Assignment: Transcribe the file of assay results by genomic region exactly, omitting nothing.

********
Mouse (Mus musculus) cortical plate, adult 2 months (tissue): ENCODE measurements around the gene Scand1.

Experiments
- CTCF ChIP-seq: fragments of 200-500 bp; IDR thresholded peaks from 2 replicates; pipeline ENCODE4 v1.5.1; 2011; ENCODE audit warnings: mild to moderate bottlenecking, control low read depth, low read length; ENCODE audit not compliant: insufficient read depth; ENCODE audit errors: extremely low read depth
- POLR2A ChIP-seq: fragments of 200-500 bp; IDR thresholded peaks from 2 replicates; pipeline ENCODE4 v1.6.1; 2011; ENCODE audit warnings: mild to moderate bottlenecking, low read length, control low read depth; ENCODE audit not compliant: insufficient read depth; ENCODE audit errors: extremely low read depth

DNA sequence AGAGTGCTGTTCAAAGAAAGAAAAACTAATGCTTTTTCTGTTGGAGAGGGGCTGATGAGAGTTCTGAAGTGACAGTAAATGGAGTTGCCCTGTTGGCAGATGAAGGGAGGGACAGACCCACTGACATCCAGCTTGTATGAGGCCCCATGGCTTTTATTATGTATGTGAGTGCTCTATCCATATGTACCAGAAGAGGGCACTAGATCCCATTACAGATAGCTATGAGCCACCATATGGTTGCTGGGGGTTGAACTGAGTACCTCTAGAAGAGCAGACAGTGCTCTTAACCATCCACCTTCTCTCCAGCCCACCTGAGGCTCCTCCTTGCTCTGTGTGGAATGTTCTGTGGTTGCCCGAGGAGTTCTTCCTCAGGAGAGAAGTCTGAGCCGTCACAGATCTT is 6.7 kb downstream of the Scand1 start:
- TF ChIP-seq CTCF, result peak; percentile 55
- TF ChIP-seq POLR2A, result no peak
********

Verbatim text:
Mouse (Mus musculus) cortical plate, adult 2 months (tissue): ENCODE measurements around the gene Scand1.

Experiments
- CTCF ChIP-seq: fragments of 200-500 bp; IDR thresholded peaks from 2 replicates; pipeline ENCODE4 v1.5.1; 2011; ENCODE audit warnings: mild to moderate bottlenecking, control low read depth, low read length; ENCODE audit not compliant: insufficient read depth; ENCODE audit errors: extremely low read depth
- POLR2A ChIP-seq: fragments of 200-500 bp; IDR thresholded peaks from 2 replicates; pipeline ENCODE4 v1.6.1; 2011; ENCODE audit warnings: mild to moderate bottlenecking, low read length, control low read depth; ENCODE audit not compliant: insufficient read depth; ENCODE audit errors: extremely low read depth

DNA sequence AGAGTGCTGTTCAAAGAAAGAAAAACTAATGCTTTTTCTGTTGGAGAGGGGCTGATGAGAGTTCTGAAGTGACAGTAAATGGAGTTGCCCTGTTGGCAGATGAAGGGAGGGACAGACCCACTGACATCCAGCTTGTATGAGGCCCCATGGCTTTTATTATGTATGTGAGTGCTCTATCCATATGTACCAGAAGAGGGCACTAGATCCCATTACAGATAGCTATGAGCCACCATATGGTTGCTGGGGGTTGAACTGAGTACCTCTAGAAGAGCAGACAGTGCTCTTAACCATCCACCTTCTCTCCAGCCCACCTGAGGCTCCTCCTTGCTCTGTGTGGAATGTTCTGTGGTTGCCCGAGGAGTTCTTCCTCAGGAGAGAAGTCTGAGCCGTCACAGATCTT is 6.7 kb downstream of the Scand1 start:
- TF ChIP-seq CTCF, result peak; percentile 55
- TF ChIP-seq POLR2A, result no peak